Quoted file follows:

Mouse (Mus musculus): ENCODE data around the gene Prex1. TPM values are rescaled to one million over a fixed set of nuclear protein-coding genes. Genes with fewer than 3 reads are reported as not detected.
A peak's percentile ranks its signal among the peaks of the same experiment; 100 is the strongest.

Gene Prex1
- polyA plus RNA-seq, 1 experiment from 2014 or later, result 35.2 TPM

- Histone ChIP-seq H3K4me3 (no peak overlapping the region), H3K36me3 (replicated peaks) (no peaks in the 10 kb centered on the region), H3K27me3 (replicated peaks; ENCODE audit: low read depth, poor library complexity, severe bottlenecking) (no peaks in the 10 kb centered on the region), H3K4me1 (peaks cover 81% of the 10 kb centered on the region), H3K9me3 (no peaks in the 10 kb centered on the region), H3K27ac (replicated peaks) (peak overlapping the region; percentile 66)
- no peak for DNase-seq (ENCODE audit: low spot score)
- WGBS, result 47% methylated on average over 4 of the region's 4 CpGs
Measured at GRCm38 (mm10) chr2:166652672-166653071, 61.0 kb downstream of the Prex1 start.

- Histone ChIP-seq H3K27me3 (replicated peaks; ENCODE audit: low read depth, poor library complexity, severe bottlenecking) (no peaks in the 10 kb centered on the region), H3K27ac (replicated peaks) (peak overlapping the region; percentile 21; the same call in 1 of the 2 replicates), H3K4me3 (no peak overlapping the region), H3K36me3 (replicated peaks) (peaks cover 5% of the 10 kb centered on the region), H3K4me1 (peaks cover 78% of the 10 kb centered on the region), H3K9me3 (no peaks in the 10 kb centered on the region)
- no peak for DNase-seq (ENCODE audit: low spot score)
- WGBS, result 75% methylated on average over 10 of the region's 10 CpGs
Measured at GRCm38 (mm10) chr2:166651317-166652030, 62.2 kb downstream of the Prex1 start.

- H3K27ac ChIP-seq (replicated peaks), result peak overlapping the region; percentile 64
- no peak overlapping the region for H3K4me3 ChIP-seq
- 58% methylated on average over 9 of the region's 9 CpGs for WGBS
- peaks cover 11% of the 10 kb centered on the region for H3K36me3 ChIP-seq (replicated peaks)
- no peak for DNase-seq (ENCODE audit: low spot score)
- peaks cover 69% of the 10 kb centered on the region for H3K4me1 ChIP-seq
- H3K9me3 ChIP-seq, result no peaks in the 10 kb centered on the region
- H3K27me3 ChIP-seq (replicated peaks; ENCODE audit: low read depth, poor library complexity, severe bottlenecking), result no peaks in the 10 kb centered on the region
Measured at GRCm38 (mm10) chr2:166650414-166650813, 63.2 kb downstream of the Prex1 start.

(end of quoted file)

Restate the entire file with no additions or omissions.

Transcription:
Mouse (Mus musculus): ENCODE data around the gene Prex1. TPM values are rescaled to one million over a fixed set of nuclear protein-coding genes. Genes with fewer than 3 reads are reported as not detected.
A peak's percentile ranks its signal among the peaks of the same experiment; 100 is the strongest.

Gene Prex1
- polyA plus RNA-seq, 1 experiment from 2014 or later, result 35.2 TPM

- Histone ChIP-seq H3K4me3 (no peak overlapping the region), H3K36me3 (replicated peaks) (no peaks in the 10 kb centered on the region), H3K27me3 (replicated peaks; ENCODE audit: low read depth, poor library complexity, severe bottlenecking) (no peaks in the 10 kb centered on the region), H3K4me1 (peaks cover 81% of the 10 kb centered on the region), H3K9me3 (no peaks in the 10 kb centered on the region), H3K27ac (replicated peaks) (peak overlapping the region; percentile 66)
- no peak for DNase-seq (ENCODE audit: low spot score)
- WGBS, result 47% methylated on average over 4 of the region's 4 CpGs
Measured at GRCm38 (mm10) chr2:166652672-166653071, 61.0 kb downstream of the Prex1 start.

- Histone ChIP-seq H3K27me3 (replicated peaks; ENCODE audit: low read depth, poor library complexity, severe bottlenecking) (no peaks in the 10 kb centered on the region), H3K27ac (replicated peaks) (peak overlapping the region; percentile 21; the same call in 1 of the 2 replicates), H3K4me3 (no peak overlapping the region), H3K36me3 (replicated peaks) (peaks cover 5% of the 10 kb centered on the region), H3K4me1 (peaks cover 78% of the 10 kb centered on the region), H3K9me3 (no peaks in the 10 kb centered on the region)
- no peak for DNase-seq (ENCODE audit: low spot score)
- WGBS, result 75% methylated on average over 10 of the region's 10 CpGs
Measured at GRCm38 (mm10) chr2:166651317-166652030, 62.2 kb downstream of the Prex1 start.

- H3K27ac ChIP-seq (replicated peaks), result peak overlapping the region; percentile 64
- no peak overlapping the region for H3K4me3 ChIP-seq
- 58% methylated on average over 9 of the region's 9 CpGs for WGBS
- peaks cover 11% of the 10 kb centered on the region for H3K36me3 ChIP-seq (replicated peaks)
- no peak for DNase-seq (ENCODE audit: low spot score)
- peaks cover 69% of the 10 kb centered on the region for H3K4me1 ChIP-seq
- H3K9me3 ChIP-seq, result no peaks in the 10 kb centered on the region
- H3K27me3 ChIP-seq (replicated peaks; ENCODE audit: low read depth, poor library complexity, severe bottlenecking), result no peaks in the 10 kb centered on the region
Measured at GRCm38 (mm10) chr2:166650414-166650813, 63.2 kb downstream of the Prex1 start.